I have read a lot of mixed reviews for Jamie Oliver’s Diner, the celebrity chef’s newest, shiniest ‘pop up’ restaurant in central London. Situated at Piccadilly Circus on the corner of Shaftesbury Avenue, it’s a bona-fide tourist trap and pretty much guaranteed to draw the crowds and make Mr Oliver even more money.
Some of the most scathing reviews have criticised Jamie for what they perceive to be a shameless attempt to jump on the street food and ‘pop up’ band wagon, a movement which has taken London by storm over the last few years. After all, it’s not like Jamie really needs to launch a ‘pop up’ restaurant, is it? He is now one of the world’s biggest household names in cookery, branding everything from kitchenware to his range of Italian and American inspired restaurants, multiple cookbooks and a seemingly never ending run of TV shows. So what’s the deal? Why is he trying to steal the small business owners’ thunder?
One look at the menu at the Jamie’s Diner menu (printed on paper, because you know, this is a pop-up), and it’s clear that this place is trying really, really hard to be all things to all men. Jamie has made a lot of noise over the years about the importance of eating free range and higher welfare meat, along with the importance of controlling salt and fat intake, banishing junk food, and cooking from scratch. These are all hugely admirable principles and I applaud him for being vocal and proactive, but this does create a great number of hoops for the Jamie empire to jump through when planning a new restaurant – particularly one aimed at riding the wave of fast food fever.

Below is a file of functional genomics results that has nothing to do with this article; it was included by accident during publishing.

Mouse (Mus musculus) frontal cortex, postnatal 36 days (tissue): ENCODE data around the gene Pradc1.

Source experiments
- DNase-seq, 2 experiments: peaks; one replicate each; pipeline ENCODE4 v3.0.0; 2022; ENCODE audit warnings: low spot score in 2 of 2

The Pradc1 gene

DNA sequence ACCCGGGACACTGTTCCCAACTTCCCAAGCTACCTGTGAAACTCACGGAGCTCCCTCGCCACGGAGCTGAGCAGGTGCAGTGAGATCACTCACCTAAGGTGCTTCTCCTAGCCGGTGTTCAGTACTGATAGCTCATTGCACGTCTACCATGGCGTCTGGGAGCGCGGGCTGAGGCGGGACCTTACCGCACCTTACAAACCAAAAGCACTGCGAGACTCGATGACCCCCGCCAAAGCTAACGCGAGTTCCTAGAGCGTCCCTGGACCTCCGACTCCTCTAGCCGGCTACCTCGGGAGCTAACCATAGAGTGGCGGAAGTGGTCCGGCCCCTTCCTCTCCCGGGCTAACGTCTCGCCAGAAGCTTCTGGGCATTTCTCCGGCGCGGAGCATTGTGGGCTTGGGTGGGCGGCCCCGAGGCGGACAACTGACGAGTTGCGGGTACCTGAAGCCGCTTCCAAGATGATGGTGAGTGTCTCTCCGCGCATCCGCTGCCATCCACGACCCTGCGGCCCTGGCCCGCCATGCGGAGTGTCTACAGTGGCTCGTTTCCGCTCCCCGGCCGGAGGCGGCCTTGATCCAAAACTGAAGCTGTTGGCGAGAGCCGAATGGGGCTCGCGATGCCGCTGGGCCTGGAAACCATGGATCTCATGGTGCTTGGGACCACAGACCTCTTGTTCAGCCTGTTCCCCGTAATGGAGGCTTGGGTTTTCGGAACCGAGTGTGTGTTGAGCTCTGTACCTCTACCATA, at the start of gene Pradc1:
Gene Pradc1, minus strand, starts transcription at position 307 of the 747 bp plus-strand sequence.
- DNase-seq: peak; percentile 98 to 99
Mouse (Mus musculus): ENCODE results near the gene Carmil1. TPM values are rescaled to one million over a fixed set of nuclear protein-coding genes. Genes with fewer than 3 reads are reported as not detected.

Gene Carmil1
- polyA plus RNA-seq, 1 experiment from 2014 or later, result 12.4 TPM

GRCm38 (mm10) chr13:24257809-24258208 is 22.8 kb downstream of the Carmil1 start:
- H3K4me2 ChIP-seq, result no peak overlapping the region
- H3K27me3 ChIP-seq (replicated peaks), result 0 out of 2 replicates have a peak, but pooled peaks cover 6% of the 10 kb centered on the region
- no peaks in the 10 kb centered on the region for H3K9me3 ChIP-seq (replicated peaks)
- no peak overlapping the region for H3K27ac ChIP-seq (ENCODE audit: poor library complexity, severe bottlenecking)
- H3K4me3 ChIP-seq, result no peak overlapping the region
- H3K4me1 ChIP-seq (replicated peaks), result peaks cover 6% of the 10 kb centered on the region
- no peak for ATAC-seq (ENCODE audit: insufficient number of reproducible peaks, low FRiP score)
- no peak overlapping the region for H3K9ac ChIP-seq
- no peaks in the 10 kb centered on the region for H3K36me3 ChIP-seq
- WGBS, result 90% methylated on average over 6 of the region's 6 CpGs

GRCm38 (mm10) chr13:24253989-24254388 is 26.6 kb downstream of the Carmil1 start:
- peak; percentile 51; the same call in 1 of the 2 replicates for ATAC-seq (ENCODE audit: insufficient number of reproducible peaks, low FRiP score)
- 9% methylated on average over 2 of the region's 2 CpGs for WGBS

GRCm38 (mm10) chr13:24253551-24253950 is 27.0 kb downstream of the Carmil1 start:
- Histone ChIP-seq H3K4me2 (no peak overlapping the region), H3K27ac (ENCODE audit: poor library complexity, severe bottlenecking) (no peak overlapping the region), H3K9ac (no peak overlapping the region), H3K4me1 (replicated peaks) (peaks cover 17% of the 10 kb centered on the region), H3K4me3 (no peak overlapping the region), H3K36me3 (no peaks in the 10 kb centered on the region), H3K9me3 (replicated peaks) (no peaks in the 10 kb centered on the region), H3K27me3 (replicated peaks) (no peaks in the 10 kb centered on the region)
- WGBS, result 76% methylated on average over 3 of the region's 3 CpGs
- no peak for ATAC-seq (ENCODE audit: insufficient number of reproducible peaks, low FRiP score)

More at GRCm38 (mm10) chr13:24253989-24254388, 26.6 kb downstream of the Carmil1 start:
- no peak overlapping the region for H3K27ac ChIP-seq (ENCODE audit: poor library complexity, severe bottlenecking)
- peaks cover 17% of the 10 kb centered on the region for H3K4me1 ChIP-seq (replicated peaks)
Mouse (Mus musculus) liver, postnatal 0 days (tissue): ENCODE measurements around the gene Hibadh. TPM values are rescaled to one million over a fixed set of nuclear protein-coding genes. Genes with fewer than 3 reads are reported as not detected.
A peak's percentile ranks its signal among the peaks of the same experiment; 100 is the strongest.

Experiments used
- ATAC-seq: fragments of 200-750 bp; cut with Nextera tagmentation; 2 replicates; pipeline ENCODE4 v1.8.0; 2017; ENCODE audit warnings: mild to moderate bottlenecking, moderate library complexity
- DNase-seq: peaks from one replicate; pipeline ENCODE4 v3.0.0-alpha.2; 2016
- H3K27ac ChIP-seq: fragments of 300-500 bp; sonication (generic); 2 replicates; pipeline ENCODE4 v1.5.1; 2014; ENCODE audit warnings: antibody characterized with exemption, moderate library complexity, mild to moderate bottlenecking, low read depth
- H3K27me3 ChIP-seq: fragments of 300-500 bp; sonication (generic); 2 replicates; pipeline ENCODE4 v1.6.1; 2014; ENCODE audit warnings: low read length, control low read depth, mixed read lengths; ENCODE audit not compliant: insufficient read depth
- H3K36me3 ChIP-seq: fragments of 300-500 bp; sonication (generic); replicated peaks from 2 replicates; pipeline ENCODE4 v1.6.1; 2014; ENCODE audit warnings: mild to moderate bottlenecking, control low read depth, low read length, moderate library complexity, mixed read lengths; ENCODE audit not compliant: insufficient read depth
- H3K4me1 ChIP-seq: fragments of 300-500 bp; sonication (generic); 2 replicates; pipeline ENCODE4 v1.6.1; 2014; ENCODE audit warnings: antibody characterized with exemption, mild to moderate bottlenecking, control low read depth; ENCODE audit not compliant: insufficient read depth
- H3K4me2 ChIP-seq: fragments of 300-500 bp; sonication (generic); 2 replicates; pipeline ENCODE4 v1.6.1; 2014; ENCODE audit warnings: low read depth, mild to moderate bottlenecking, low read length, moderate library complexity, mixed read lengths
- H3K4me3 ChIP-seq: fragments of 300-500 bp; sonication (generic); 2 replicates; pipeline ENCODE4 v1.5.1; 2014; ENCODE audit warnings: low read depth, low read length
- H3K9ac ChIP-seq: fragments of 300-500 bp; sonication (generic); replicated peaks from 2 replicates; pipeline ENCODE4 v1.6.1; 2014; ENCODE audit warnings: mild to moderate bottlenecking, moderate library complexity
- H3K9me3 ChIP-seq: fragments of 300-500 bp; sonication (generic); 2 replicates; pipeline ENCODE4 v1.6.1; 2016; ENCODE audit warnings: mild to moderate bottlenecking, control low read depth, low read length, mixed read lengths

Jamie’s Diner nobly attempts to tackle this by providing a confused menu which starts with the basics of traditional ‘fast food – burgers, fries, hot dogs, and fried chicken – but of course in this case, it’s all free range, artisanal meat. Good start. However, we all know that just because you eat high welfare meat, it does not mean a cheeseburger and fries is going to be nutritionally very good for you. After Jamie’s multiple high profile healthy eating campaigns, this was going to be a problem, so to tackle this, the Jamie’s Diner menu includes a helpful healthiness guide (using devil horns and angel halos) to mark out the ‘good’ and ‘bad’ foods. This is presumably based on calories, fat and salt levels (though this is not specified). To offset the ‘bad’ fast food basics, the ‘good’ additions to the menu include free range grilled chicken burgers, Cajun butterfly prawns, vegetarian ‘happy cow’ burgers and steamed greens and salads. To top it off, in between this hell vs. heaven food dichotomy, there is a vague area in the middle which is filled with flat iron steaks, spaghetti meatballs, Reuben sandwiches and crab salads. See what I mean about being confused!?
So what did it taste like? Well, I was more than happy with my juicy, flame-grilled free range chicken burger served with crinkle cut chips. My friend was also very pleased to be wrapping her lips around a classic beef burger with some slightly weird but wholly yummy avocado fries. Both were served on trays with ‘authentic’ red and white burger wrappers, and washed down with a can of pilsner (again, another touch which has been borrowed from similar pop-up successes).
The verdict? Jamie’s Diner sets out to offer the same street food experience as genuine London pop up successes such as Meat Liquor and Flat Iron, but in true Jamie style, his offering includes the use of guaranteed higher welfare meat and high standards across the supply chain. Yes, at times, the delivery feels contrived and confused, and there is something slightly uncomfortable about a multi-millionaire stepping on the toes of the ‘little guys’ who have slowly clawed their way up from the street-side burger vans of East London. For me, given the choice between a caged hen from an authentically edgy pop up restaurant, and a happy hen from Jamie, the happy hen wins for me every time. For this reason alone, Jamie’s Diner gets an up-vote from me.